For months, I've rifled through the day's mail, looking hopefully for something most people dread: a summons to jury duty. Yes, I am that strange person who longs to be a juror. Called upon to be judgmental rather than criticized for it? A columnist's idea of heaven. But receiving no invitation to jump into the current pool, State of Maryland v. Ronald H. Lipscomb will go to trial Monday without me in the jury box. I'm particularly chagrined now that I've gotten a look at what Lipscomb's defense attorneys want to ask potential jurors.
ENTERTAINMENT
June 7, 2011
It's nice to know Sheila Dixon and the city of Baltimore weren't alone in showering favors on developer Ron Lipscomb. In a foreclosure sale just completed in May, Lipscomb lost a 4,000-square-foot Canton warehouse he'd hoped to redevelop. Real estate records for the property, at 2114 Cambridge St., indicate that Lipscomb's Doracon Contracting bought it in September 2005 for $640,000.  Three months later, Doracon sold the warehouse in what's described as an arms-length sale to Lipscomb for a low, low $144,633.
NEWS
By Joseph Burris and Baltimore Sun reporter | January 9, 2010
Two days after pleading guilty to perjury and announcing she would resign from office, Mayor Sheila Dixon on Friday lashed out at the former boyfriend and developer whose lavish gifts to her contributed to her downfall. But, a legal expert warns that she is risking a plea agreement she entered into by venting. Speaking to the Associated Press, Dixon refused to admit wrongdoing despite tendering her resignation Wednesday, effective Feb. 4, as part of a plea deal in her criminal trial.
NEWS
By Annie Linskey and Annie Linskey,annie.linskey@baltsun.com | January 6, 2010
On the eve of a court hearing that might represent her best chance of remaining in office, a reflective Baltimore Mayor Sheila Dixon said the prospect of stepping down is "not the best feeling" and that she regrets an affair with a developer that she believes led to her legal troubles. Dixon gave a lengthy, if impromptu, interview Monday evening to The Baltimore Sun, making her first extended public remarks about her trial since a jury convicted her last month of embezzling gift cards intended for the needy.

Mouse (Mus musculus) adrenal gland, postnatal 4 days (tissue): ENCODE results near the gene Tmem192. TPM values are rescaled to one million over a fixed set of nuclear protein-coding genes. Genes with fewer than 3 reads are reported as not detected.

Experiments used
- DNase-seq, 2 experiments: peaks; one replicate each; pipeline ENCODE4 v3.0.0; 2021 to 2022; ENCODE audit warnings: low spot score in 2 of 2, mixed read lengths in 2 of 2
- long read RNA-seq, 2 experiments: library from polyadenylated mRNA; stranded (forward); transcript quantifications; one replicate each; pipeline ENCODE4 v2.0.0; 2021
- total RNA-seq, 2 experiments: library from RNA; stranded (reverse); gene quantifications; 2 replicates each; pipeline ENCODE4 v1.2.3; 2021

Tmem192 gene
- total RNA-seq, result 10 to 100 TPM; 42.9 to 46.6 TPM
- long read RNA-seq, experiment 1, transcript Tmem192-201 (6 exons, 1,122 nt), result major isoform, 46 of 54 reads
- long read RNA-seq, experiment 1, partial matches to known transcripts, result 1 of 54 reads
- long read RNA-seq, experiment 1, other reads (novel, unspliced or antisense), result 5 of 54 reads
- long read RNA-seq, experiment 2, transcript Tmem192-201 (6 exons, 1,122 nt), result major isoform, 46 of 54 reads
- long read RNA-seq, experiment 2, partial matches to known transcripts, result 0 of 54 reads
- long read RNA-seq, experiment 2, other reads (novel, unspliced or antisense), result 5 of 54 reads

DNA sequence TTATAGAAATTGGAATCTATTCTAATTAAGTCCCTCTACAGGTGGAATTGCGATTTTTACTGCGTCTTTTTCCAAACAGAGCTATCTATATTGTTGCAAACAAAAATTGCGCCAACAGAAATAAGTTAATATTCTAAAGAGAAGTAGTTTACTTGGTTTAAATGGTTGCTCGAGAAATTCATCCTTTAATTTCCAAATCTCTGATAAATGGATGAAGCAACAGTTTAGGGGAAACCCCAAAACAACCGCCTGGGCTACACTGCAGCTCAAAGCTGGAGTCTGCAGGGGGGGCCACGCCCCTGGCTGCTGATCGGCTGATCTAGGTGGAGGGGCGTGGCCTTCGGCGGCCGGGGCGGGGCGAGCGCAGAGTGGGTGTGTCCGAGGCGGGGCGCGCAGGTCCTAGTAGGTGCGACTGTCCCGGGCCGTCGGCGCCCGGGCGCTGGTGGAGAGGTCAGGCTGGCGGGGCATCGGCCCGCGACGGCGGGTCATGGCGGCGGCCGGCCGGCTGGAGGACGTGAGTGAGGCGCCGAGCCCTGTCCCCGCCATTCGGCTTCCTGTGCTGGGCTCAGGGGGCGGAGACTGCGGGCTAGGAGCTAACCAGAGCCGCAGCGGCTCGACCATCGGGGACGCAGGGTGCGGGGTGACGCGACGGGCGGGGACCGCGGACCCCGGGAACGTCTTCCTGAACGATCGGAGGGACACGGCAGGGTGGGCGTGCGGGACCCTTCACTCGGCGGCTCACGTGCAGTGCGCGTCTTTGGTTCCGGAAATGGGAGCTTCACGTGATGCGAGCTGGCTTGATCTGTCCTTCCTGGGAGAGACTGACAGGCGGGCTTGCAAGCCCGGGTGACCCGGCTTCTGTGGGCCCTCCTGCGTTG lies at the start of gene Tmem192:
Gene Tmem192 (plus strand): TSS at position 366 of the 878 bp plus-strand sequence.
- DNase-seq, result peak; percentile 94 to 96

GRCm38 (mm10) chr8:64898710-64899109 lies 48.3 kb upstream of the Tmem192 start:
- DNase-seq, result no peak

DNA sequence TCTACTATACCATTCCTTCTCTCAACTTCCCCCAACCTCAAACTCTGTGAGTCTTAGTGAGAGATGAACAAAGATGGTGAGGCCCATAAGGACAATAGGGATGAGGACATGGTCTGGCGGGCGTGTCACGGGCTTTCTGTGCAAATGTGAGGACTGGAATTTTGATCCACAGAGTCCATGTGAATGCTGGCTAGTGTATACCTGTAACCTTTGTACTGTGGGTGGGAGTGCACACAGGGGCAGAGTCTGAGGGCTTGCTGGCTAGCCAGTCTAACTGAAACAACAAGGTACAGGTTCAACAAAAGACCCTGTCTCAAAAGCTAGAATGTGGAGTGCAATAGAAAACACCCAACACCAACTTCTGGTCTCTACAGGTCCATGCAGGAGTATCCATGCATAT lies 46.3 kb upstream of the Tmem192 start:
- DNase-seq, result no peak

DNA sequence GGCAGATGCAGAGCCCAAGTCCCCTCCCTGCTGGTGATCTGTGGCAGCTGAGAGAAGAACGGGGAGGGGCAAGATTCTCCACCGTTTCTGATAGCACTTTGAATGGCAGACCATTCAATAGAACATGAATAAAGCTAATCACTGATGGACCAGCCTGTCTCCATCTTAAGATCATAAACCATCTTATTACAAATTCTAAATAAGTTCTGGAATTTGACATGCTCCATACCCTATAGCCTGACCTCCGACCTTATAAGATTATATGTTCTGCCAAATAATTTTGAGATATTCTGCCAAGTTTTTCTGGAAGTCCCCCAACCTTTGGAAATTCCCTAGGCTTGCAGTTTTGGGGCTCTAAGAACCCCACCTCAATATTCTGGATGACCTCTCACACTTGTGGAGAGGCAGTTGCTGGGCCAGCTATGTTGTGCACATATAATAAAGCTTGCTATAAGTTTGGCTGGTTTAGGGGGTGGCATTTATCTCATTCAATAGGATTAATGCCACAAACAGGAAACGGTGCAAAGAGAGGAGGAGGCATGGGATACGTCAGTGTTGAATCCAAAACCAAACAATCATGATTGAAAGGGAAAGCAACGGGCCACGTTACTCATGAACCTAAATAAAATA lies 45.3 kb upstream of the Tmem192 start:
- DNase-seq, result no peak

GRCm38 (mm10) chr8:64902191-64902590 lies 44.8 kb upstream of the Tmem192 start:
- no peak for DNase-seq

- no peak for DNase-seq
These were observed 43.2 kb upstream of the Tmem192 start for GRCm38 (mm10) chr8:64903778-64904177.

NEWS
By Jean Marbella and Jean Marbella , jean.marbella@baltsun.com | December 2, 2009
Did it happen as early as jury selection, or as late as the closing arguments? Or was it at some point in between when the trial of Mayor Sheila Dixon started heading down a path that led jurors to find her guilty Tuesday on one of five criminal counts? In a trial that took surprising turns over its 14-day course, no one incident alone propelled the action; rather it was a pileup of factors that eventually resulted in her conviction on a charge of misappropriation. Going into trial, conventional wisdom seemed to favor Dixon - her seven-member legal team would seem to outgun State Prosecutor Robert A. Rohrbaugh and his three lawyers in sheer numbers alone, if not reputation.
NEWS
By Jean Marbella | jean.marbella@baltsun.com | December 2, 2009
Did it happen as early as jury selection, or as late as the closing arguments? Or was it at some point in between when the trial of Mayor Sheila Dixon started heading down a path that led jurors to find her guilty Tuesday on one of five criminal counts? In a trial that took surprising turns over its 14-day course, no one incident alone propelled the action; rather it was a pileup of factors that eventually resulted in her conviction on a charge of misappropriation. Going into trial, conventional wisdom seemed to favor Dixon - her seven-member legal team would seem to outgun State Prosecutor Robert A. Rohrbaugh and his three lawyers in sheer numbers alone, if not reputation.
NEWS
By JEAN MARBELLA | November 18, 2009
Like the Cheshire Cat, the case against Mayor Sheila Dixon might be fading to the point where there could be nothing left but a grin. I don't know whom that grin will belong to when the trial is done, but I bet I know who is smiling for now. Exhibit A: Ronald Lipscomb, the developer whose gifts to the mayor figure into both the current and subsequent criminal cases against her. Dixon's one-time boyfriend, he entered into a plea agreement in...
NEWS
By Julie Bykowicz and Annie Linskey and Julie Bykowicz and Annie Linskey,julie.bykowicz@baltsun.com and Annie.Linskey@baltsun.com | November 18, 2009
Prosecutors rested their case Tuesday against Mayor Sheila Dixon without calling Ronald H. Lipscomb, thought to be their key witness - a decision that prompted the judge to dismiss two theft charges connected to gifts from the developer. The trial appeared to be winding down, and Circuit Judge Dennis M. Sweeney assured jurors that it was moving quickly. The judge took the prosecutors and defense attorneys into chambers late Tuesday to discuss what jurors should be told before they begin deliberations.